Many patients who take fluoxetine for anxiety may feel drowsy or have an upset stomach. Dry mouth and trouble sleeping are sometimes experienced, but it is generally important to follow a physician’s instructions on the dosage required for the condition. Other instructions might include guidelines on what to do if one dose is missed; usually it can be skipped if the time for the next pill is close. To stop taking the medication, doctors typically advise weaning off it by lowering the dosage. Suddenly going off fluoxetine can lead to withdrawal which can affect mood, balance, and sleep patterns.

Fluoxetine sometimes causes health issues if used with other medicines for anxiety and those for inflammation, diabetes, or Parkinson’s disease. You should usually be careful when driving, because it can cause drowsiness, which is often enhanced by alcohol. Fluoxetine for anxiety can also be harmful to unborn babies, and be problematic for people with liver, kidney, and bipolar disorders or epilepsy.

If you take fluoxetine for anxiety, you should let a physician or pharmacist know about other medications taken. Even vitamins or other supplements should be written down. The effects of the medication can be unpredictable, so a having list of these is generally helpful if an emergency does happen.

WiseGeek is dedicated to providing accurate and trustworthy information. We carefully select reputable sources and employ a rigorous fact-checking process to maintain the highest standards. To learn more about our commitment to accuracy, read our editorial process.
Andrew Kirmayer
By Andrew Kirmayer
Andrew Kirmayer, a freelance writer with his own online writing business, creates engaging content across various industries and disciplines. With a degree in Creative Writing, he is skilled at writing compelling articles, blogs, press releases, website content, web copy, and more, all with the goal of making the web a more informative and engaging place for all audiences.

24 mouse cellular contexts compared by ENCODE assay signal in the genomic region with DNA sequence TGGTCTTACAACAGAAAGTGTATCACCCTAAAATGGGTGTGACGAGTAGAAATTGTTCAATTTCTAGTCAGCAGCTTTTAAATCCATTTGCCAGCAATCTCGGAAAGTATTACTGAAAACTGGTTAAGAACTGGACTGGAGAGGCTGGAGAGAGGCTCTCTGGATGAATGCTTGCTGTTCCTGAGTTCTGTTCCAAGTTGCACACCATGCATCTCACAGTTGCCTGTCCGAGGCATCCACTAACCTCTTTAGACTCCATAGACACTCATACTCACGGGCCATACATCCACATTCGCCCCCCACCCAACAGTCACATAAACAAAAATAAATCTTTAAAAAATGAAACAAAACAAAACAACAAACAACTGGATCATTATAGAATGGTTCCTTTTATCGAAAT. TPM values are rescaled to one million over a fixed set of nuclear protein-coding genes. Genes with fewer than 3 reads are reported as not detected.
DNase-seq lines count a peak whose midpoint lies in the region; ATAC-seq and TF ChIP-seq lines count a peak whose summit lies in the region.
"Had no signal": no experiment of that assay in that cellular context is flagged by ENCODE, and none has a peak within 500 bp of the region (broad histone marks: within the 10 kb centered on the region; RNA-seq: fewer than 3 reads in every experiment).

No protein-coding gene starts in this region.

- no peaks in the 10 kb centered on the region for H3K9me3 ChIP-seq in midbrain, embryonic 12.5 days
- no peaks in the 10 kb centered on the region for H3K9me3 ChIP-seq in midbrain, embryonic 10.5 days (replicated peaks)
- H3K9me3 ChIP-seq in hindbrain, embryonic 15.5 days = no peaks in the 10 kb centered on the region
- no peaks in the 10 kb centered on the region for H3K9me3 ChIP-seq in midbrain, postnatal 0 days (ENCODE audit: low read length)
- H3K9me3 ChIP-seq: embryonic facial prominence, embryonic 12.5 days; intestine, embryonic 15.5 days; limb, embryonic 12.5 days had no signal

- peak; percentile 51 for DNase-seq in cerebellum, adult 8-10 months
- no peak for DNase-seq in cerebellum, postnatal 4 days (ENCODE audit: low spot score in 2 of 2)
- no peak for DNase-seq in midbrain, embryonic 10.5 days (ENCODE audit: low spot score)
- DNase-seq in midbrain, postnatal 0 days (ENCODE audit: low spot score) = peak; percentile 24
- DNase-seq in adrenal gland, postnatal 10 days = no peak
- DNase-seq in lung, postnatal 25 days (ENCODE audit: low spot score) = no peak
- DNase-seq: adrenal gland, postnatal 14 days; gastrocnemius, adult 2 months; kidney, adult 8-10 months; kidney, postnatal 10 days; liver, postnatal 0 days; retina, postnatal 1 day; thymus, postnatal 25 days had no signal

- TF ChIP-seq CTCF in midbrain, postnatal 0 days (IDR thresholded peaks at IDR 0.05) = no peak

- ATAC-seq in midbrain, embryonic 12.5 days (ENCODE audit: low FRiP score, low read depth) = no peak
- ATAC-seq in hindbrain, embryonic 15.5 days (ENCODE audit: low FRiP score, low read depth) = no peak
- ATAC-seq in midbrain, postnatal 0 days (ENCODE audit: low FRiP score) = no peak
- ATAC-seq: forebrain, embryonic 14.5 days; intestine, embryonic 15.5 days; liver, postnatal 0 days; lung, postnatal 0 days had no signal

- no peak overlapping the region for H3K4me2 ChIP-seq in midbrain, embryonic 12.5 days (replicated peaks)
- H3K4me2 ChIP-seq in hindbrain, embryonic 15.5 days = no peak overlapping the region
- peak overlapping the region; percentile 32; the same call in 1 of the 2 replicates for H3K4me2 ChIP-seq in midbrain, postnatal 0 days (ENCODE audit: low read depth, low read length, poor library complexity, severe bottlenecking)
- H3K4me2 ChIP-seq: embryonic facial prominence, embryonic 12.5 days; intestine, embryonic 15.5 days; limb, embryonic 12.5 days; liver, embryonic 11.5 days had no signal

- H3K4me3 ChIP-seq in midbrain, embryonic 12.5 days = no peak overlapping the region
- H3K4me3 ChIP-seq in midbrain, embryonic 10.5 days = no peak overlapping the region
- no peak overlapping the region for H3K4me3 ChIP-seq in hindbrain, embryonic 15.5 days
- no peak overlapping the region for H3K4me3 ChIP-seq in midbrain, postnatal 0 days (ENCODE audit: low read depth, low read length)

Discussion Comments
By burcidi — On Jul 25, 2013

@fBoyle-- Fluoxetine makes me sleepy too. But it has been better since I started taking it before going to sleep.

By stoneMason — On Jul 24, 2013

@fBoyle-- Actually, fluoxetine is also an SSRI (selective serotonin reuptake inhibitor). So it doesn't work very differently than the medication you're taking now. 20mg/day of fluoxetine is a low dose, so it could be that you needed to increase your dose for effectiveness.

Fluoxetine is usually the first choice of doctors for anxiety because it doesn't cause dependence and is easy to withdraw from because of its long half-life. Especially for younger people, fluoxetine is a safe medication for the treatment of anxiety. I understand that it didn't work for you, but it does work for a lot of people.

By fBoyle — On Jul 24, 2013

I'm not sure why doctors are so keen to prescribe fluoxetine for anxiety when it's an antidepressant.

I've had anxiety since I was young. I took fluoxetine 20mg/daily for anxiety for two years in high school. I can't say that it helped. I still had anxiety attacks from time to time. And the medication would make me very tired and sleepy and I had to take naps during the day.

There are much more effective anti-anxiety medications out there. I'm on an SSRI medication right now and it's working great. I think fluoxetine is best for mild depression, not anxiety.

Andrew Kirmayer
Andrew Kirmayer
Andrew Kirmayer, a freelance writer with his own online writing business, creates engaging content across various...
Learn more
WiseGeek, in your inbox

Our latest articles, guides, and more, delivered daily.

WiseGeek, in your inbox

Our latest articles, guides, and more, delivered daily.